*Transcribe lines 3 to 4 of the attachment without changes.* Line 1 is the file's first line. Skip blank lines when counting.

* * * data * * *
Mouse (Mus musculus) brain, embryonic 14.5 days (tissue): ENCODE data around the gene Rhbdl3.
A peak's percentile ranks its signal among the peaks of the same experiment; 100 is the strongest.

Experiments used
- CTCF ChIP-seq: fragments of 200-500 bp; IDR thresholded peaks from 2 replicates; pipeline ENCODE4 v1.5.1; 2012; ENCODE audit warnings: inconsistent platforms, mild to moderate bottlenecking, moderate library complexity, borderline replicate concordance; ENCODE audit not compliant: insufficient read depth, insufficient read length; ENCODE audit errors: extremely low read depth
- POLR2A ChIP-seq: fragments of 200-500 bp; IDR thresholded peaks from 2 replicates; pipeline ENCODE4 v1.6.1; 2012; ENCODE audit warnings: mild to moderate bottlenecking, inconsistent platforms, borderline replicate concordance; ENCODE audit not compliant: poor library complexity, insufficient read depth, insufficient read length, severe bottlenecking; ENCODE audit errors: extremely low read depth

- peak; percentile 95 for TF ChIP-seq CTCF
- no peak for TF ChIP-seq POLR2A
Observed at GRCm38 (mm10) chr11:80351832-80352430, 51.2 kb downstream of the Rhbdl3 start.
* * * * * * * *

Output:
Experiments used
- CTCF ChIP-seq: fragments of 200-500 bp; IDR thresholded peaks from 2 replicates; pipeline ENCODE4 v1.5.1; 2012; ENCODE audit warnings: inconsistent platforms, mild to moderate bottlenecking, moderate library complexity, borderline replicate concordance; ENCODE audit not compliant: insufficient read depth, insufficient read length; ENCODE audit errors: extremely low read depth